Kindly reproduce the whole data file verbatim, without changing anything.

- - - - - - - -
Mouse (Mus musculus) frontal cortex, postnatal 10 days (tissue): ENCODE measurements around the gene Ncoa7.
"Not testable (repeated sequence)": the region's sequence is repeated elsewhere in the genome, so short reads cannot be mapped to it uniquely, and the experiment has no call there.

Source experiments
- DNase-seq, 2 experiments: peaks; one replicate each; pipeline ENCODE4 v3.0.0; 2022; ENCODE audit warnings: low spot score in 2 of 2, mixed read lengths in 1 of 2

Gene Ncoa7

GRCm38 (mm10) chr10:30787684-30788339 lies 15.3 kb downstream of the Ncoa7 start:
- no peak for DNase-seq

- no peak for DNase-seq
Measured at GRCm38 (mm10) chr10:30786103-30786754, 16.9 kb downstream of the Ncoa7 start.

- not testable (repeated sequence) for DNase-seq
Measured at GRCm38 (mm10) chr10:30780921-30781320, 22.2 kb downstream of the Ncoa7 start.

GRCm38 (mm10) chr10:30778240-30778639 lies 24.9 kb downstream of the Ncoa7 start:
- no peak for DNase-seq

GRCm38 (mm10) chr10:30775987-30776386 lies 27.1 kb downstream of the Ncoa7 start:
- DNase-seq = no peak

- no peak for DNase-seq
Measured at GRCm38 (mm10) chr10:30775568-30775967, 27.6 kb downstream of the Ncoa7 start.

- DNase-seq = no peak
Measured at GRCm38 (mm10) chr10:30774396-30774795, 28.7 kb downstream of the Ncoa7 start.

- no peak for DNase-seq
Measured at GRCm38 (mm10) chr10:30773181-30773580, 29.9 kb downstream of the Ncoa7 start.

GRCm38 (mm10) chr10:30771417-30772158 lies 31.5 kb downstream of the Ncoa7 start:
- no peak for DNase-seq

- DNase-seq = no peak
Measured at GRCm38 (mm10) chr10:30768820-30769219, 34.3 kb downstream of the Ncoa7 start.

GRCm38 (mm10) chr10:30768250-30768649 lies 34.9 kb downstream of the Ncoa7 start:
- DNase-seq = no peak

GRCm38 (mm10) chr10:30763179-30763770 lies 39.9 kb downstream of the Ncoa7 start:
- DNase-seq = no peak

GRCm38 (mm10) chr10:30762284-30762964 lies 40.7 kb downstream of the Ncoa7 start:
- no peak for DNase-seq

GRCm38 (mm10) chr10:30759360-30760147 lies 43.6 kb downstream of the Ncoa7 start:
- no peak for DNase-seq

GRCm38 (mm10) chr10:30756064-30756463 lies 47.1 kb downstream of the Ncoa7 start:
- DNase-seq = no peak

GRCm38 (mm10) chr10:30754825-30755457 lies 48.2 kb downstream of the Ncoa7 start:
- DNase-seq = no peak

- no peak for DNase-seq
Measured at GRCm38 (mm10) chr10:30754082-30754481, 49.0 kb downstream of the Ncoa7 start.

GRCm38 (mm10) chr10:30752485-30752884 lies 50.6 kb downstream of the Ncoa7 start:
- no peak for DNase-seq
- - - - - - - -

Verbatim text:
Mouse (Mus musculus) frontal cortex, postnatal 10 days (tissue): ENCODE measurements around the gene Ncoa7.
"Not testable (repeated sequence)": the region's sequence is repeated elsewhere in the genome, so short reads cannot be mapped to it uniquely, and the experiment has no call there.

Source experiments
- DNase-seq, 2 experiments: peaks; one replicate each; pipeline ENCODE4 v3.0.0; 2022; ENCODE audit warnings: low spot score in 2 of 2, mixed read lengths in 1 of 2

Gene Ncoa7

GRCm38 (mm10) chr10:30787684-30788339 lies 15.3 kb downstream of the Ncoa7 start:
- no peak for DNase-seq

- no peak for DNase-seq
Measured at GRCm38 (mm10) chr10:30786103-30786754, 16.9 kb downstream of the Ncoa7 start.

- not testable (repeated sequence) for DNase-seq
Measured at GRCm38 (mm10) chr10:30780921-30781320, 22.2 kb downstream of the Ncoa7 start.

GRCm38 (mm10) chr10:30778240-30778639 lies 24.9 kb downstream of the Ncoa7 start:
- no peak for DNase-seq

GRCm38 (mm10) chr10:30775987-30776386 lies 27.1 kb downstream of the Ncoa7 start:
- DNase-seq = no peak

- no peak for DNase-seq
Measured at GRCm38 (mm10) chr10:30775568-30775967, 27.6 kb downstream of the Ncoa7 start.

- DNase-seq = no peak
Measured at GRCm38 (mm10) chr10:30774396-30774795, 28.7 kb downstream of the Ncoa7 start.

- no peak for DNase-seq
Measured at GRCm38 (mm10) chr10:30773181-30773580, 29.9 kb downstream of the Ncoa7 start.

GRCm38 (mm10) chr10:30771417-30772158 lies 31.5 kb downstream of the Ncoa7 start:
- no peak for DNase-seq

- DNase-seq = no peak
Measured at GRCm38 (mm10) chr10:30768820-30769219, 34.3 kb downstream of the Ncoa7 start.

GRCm38 (mm10) chr10:30768250-30768649 lies 34.9 kb downstream of the Ncoa7 start:
- DNase-seq = no peak

GRCm38 (mm10) chr10:30763179-30763770 lies 39.9 kb downstream of the Ncoa7 start:
- DNase-seq = no peak

GRCm38 (mm10) chr10:30762284-30762964 lies 40.7 kb downstream of the Ncoa7 start:
- no peak for DNase-seq

GRCm38 (mm10) chr10:30759360-30760147 lies 43.6 kb downstream of the Ncoa7 start:
- no peak for DNase-seq

GRCm38 (mm10) chr10:30756064-30756463 lies 47.1 kb downstream of the Ncoa7 start:
- DNase-seq = no peak

GRCm38 (mm10) chr10:30754825-30755457 lies 48.2 kb downstream of the Ncoa7 start:
- DNase-seq = no peak

- no peak for DNase-seq
Measured at GRCm38 (mm10) chr10:30754082-30754481, 49.0 kb downstream of the Ncoa7 start.

GRCm38 (mm10) chr10:30752485-30752884 lies 50.6 kb downstream of the Ncoa7 start:
- no peak for DNase-seq